Addressing the issues around housing in New Zealand, particularly in Auckland, is going to require a multi-pronged approach. It seems clear that we are facing a lack of a sufficient supply of suitable housing for our population, let alone for the further people that make up our projected growth over the next 30 years. There are several different trends that appear to be influencing supply, with none of them being the singular cause behind our problems.
I personally advocate for the government itself to properly get back into the business of building and repairing houses for social (welfare) housing, and for state housing (sold to or rented by regular citizens), thereby increasing supply and directing it to the people that need it the most. Such houses should be suitable for a range of lifestyle options, from low to high density. All should be of good quality and readily maintainable construction however. Intervention should be taken in the form of regulation that improves tenant protection, disincentivises speculative investment, and restores housing to a fundamental social resource rather than a speculative commodity.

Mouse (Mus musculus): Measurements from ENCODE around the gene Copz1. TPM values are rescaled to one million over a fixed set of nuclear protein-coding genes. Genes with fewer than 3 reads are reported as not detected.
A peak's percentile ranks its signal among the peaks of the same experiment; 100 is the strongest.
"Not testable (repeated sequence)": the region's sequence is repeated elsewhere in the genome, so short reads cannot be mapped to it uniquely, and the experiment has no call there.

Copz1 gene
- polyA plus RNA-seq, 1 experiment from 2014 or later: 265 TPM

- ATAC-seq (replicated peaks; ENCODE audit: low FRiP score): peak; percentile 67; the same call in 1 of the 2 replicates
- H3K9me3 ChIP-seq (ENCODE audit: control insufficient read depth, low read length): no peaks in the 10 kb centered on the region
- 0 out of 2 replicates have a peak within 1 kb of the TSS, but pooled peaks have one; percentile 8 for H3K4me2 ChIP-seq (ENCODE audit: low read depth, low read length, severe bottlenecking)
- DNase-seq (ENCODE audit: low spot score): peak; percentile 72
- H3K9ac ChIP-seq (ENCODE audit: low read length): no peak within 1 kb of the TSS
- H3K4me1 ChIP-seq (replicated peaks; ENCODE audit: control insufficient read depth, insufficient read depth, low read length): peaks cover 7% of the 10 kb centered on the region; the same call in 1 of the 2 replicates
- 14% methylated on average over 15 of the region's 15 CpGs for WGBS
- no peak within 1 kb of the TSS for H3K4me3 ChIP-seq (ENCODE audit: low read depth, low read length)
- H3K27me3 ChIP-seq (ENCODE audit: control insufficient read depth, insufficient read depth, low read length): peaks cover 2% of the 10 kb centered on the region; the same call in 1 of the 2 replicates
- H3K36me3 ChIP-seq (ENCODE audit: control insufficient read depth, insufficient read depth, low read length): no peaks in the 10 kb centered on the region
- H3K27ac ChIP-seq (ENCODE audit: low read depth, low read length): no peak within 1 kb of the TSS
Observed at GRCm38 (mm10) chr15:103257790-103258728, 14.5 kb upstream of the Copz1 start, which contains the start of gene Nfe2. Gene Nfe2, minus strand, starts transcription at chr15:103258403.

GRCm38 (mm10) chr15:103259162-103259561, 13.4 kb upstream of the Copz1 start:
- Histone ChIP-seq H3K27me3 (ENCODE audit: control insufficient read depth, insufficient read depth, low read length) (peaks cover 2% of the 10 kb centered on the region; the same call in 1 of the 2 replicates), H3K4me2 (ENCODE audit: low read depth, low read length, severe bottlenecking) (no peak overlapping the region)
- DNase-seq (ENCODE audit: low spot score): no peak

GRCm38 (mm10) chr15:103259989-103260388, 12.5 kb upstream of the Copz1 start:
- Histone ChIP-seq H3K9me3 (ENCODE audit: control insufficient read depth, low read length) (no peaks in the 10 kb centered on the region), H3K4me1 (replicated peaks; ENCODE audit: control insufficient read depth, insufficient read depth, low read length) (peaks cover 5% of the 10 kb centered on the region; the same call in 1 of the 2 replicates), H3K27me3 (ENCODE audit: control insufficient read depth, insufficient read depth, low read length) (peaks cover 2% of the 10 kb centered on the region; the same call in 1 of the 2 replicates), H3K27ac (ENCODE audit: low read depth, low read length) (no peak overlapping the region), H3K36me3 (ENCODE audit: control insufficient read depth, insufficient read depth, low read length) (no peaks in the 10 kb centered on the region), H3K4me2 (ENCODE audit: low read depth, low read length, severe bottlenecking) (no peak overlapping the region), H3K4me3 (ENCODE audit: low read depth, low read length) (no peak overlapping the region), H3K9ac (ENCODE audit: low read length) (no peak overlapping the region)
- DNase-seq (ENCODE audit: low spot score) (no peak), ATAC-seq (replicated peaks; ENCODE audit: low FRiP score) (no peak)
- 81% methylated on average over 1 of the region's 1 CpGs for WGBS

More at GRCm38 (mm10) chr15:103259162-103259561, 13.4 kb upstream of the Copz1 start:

Looking at the Auckland situation, rural urban boundaries should be maintained in order to prevent tragedies of the commons via piecemeal development. The council could instead look to model Auckland as one might hope for it to look in 50 years time, and then use that model to plan the development of new town centres, commercial zones, and housing developments. High-density living options should be promoted, but in a strategic manner that does not require the sacrifice of our leafy suburbs and the amenities to be had from present-day Auckland. If central government is not motivated to build houses, the TA might instead get into the business of building genuinely affordable homes for its citizens.